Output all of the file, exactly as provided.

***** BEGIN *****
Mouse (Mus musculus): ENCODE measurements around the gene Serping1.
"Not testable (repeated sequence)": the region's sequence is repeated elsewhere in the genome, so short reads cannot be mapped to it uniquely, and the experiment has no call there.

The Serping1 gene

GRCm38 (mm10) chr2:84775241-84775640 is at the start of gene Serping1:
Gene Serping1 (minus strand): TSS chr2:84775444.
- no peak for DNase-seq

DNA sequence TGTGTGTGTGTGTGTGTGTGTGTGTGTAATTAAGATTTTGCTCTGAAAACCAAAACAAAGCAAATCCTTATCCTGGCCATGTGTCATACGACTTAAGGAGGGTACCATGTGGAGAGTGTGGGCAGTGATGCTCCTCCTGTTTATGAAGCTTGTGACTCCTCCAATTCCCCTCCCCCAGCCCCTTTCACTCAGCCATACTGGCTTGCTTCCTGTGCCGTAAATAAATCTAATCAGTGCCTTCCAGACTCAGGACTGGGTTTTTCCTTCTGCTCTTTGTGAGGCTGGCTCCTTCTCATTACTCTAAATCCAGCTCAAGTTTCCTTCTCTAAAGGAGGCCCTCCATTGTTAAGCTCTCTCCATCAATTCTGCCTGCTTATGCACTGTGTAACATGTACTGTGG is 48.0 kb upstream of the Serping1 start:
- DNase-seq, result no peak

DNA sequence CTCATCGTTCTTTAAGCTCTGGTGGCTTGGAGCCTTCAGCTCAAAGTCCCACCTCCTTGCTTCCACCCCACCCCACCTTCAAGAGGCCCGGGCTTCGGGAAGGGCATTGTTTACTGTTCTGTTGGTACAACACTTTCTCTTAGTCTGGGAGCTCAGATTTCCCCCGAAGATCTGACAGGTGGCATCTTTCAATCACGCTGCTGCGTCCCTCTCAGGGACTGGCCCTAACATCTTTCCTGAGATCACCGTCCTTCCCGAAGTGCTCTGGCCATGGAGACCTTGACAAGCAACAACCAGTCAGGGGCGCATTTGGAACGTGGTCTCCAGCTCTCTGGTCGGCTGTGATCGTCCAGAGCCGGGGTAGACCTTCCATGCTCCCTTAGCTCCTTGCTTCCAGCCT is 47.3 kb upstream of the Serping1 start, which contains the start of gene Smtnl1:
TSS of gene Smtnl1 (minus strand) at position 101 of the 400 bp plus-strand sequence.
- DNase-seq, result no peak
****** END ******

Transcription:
Mouse (Mus musculus): ENCODE measurements around the gene Serping1.
"Not testable (repeated sequence)": the region's sequence is repeated elsewhere in the genome, so short reads cannot be mapped to it uniquely, and the experiment has no call there.

The Serping1 gene

GRCm38 (mm10) chr2:84775241-84775640 is at the start of gene Serping1:
Gene Serping1 (minus strand): TSS chr2:84775444.
- no peak for DNase-seq

DNA sequence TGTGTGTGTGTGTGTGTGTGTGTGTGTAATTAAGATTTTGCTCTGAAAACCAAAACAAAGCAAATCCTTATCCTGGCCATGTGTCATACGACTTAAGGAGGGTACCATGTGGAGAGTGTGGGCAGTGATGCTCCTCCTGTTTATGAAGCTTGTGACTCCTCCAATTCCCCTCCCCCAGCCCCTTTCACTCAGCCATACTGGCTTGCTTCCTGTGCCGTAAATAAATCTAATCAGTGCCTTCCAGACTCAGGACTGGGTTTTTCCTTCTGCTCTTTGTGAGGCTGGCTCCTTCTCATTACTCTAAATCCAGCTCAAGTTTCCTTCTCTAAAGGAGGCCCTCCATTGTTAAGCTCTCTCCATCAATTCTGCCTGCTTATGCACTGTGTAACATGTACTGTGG is 48.0 kb upstream of the Serping1 start:
- DNase-seq, result no peak

DNA sequence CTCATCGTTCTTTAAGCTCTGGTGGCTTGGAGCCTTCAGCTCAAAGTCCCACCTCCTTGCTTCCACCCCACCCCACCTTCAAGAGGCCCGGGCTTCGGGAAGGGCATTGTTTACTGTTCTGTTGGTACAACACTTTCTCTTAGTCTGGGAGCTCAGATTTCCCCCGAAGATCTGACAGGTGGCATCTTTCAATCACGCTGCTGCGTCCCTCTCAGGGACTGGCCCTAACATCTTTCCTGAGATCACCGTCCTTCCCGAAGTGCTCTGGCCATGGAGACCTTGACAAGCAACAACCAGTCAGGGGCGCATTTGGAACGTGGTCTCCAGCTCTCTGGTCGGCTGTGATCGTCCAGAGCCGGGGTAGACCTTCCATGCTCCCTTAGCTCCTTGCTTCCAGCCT is 47.3 kb upstream of the Serping1 start, which contains the start of gene Smtnl1:
TSS of gene Smtnl1 (minus strand) at position 101 of the 400 bp plus-strand sequence.
- DNase-seq, result no peak